tachykinins The greater relative importance of indirect caus
The greater relative importance of indirect causes could be a result of successful addressing of direct complications of pregnancy and childbirth, and of a change in risk factors and disease patterns. Indirect causes of death include the effects of pre-existing disorders, such as HIV infection, mental disease, and diabetes, when aggravated by pregnancy. Unfortunately, this tachykinins range of indirect causes is yet to be fully explored. Prompt action to thoroughly understand these causes of death and develop appropriate responses is crucial to continue worldwide progress in maternal mortality reduction.
Despite the importance of these indirect causes, key policy and strategy documents of leading international maternal health non-governmental organisations and UN organisations do not focus much on indirect causes of maternal mortality, except for HIV infection. Predominant attention is still given to direct causes of adverse pregnancy outcomes. In particular, poor mental health as an underlying causal factor for maternal mortality and morbidity has been ignored and remains outside the stated agenda of these organisations. This omission is despite the fact that many studies have shown that poor maternal mental health has far-reaching adverse effects on mother and infant. Furthermore, suicide, as the most severe effect of poor mental health, is a leading contributor to maternal mortality worldwide and is strongly associated with violence and abuse.
The situation might be helped by the WHO guidelines on recording of maternal mortality cause: the International Classification of Disease—Maternal Mortality. These guidelines now deem suicides during pregnancy and 12 months postpartum as direct maternal deaths, even if underlying obstetric psychiatric disorders are not diagnosed. This revision provides hope for improved future data on suicide as a cause of maternal death and provides reason for organisations to add mental health to their agenda. Implementation of several internationally ratified human rights conventions that require governments to take action to address maternal mental health as part of health services could improve the situation somewhat. Maternal mental health is essential to safe motherhood. The worldwide maternal health community should update their agendas to ensure programme effectiveness by giving attention to indirect causes of maternal death, including mental health.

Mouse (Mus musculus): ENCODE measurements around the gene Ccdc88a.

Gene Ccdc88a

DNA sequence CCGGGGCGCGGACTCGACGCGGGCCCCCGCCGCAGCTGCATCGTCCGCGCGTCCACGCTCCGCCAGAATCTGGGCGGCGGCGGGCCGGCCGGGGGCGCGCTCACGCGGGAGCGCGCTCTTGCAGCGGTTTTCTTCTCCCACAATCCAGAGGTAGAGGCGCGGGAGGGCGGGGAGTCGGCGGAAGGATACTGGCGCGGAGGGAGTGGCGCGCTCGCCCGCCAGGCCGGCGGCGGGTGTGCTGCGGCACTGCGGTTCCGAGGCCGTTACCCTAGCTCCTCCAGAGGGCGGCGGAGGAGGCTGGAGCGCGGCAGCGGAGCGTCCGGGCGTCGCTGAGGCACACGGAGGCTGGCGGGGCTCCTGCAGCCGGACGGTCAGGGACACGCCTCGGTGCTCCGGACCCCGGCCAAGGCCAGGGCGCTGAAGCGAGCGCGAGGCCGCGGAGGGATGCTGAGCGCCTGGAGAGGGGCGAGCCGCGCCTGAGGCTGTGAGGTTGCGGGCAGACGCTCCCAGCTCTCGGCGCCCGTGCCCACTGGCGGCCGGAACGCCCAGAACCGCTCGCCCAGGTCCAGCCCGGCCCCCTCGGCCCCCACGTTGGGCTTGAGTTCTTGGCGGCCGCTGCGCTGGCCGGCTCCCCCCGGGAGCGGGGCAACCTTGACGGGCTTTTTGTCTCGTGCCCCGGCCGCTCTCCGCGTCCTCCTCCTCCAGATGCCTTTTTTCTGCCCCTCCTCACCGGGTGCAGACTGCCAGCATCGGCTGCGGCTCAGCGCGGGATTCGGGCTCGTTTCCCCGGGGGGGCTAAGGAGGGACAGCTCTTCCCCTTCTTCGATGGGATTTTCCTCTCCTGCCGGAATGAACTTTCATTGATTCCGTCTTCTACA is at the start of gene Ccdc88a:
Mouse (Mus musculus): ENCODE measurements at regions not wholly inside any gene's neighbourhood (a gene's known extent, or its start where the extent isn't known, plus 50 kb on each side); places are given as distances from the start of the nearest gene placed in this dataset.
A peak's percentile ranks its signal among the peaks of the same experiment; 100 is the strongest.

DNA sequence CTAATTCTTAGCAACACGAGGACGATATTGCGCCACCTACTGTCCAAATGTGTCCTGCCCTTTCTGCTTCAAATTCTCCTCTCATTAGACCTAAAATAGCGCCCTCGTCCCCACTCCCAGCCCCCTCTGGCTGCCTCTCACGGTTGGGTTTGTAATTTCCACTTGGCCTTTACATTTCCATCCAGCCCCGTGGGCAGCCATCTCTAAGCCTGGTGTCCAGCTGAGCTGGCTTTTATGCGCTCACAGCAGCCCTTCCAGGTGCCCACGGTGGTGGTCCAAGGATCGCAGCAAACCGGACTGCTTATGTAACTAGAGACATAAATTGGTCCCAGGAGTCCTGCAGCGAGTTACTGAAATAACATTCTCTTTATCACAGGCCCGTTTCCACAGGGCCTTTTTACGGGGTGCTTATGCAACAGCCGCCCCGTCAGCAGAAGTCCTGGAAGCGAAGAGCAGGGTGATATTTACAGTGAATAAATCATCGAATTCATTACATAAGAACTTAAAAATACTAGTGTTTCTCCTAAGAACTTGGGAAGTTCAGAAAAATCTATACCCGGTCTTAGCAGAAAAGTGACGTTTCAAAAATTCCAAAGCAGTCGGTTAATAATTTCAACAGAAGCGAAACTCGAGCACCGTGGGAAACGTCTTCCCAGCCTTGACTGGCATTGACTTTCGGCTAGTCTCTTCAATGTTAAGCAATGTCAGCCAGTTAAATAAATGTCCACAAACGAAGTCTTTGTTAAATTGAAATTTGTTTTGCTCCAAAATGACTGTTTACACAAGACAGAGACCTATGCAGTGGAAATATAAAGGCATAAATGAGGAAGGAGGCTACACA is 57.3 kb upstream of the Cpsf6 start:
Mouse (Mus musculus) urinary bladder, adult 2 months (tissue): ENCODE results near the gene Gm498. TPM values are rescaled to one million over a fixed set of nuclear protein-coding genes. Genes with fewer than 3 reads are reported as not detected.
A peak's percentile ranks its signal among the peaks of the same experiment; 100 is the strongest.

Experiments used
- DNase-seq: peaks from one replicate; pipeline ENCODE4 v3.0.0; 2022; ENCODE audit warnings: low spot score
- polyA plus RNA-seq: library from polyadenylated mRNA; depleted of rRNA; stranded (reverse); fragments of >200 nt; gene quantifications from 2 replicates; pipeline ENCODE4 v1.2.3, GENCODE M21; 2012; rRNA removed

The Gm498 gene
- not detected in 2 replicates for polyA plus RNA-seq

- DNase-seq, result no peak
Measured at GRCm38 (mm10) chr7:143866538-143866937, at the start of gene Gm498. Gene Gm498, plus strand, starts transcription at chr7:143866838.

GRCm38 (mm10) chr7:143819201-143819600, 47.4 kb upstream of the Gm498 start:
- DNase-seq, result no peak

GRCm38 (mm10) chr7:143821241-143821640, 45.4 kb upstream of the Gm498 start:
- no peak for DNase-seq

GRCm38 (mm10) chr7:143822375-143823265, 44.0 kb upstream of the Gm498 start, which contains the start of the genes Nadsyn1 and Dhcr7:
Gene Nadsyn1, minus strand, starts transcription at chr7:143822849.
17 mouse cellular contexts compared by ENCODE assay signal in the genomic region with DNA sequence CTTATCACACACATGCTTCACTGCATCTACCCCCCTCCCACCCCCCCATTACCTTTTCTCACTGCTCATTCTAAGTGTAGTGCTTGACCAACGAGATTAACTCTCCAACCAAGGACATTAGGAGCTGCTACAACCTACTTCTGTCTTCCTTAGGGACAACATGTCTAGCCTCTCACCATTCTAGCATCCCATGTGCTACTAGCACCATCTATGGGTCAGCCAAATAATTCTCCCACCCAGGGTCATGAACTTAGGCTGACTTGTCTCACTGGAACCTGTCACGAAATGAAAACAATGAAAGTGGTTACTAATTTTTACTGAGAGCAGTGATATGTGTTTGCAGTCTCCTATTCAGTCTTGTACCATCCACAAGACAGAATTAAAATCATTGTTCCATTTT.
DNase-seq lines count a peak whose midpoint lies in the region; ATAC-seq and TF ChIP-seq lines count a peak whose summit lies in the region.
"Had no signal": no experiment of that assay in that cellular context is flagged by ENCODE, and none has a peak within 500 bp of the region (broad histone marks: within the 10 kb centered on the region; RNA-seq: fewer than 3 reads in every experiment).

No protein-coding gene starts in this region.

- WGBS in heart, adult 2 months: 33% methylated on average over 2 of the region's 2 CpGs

A UN high-level meeting on the progress achieved in the prevention and control of non-communicable diseases (NCDs), held on July 10–11, 2014, showed that progress has been insufficient and uneven, especially in developing countries. Despite the joint call of the UN and WHO for a 25% reduction in NCDs by 2025, NCDs are inadequately prioritised on the global agenda, and quite whom we can mobilise to achieve this target remains unclear. One of the possibilities could be task shifting of prevention, diagnosis, and treatment of NCDs to community health workers (CHWs), which was not mentioned as an opportunity during the UN review meeting. Almost half the member states of WHO have fewer than one physician per 1000 population. However, the world has seen major improvements in human health over the past two decades. Some of the key actors often unrecognised for their contribution to improved global health indicators are CHWs. According to WHO, there are more than 1·3 million CHWs worldwide. Despite their limited training, education, experience, and expertise, they have shown that they can be mobilised to reduce mortality and morbidity. However, CHW contributions thus far have been largely limited to maternal and newborn health and infectious diseases. Although communicable diseases are still an important cause of preventable deaths, NCDs are now the leading cause of death in many low-income and middle-income countries. At present, 85% of NCDs occur in the poorest countries of the world. NCDs also pose the single biggest threat to women\'s health, causing 65% of all female deaths. NCDs are also a major cause of catastrophic health expenditure among the uninsured. The growing global burden of NCDs in poor countries has been neglected by policy makers, major multilateral and bilateral aid donors, and academics. Although there has been a significant increase in global aid for health in the past 10 years, investment in the field of NCDs is still negligible, accounting for less than 3%.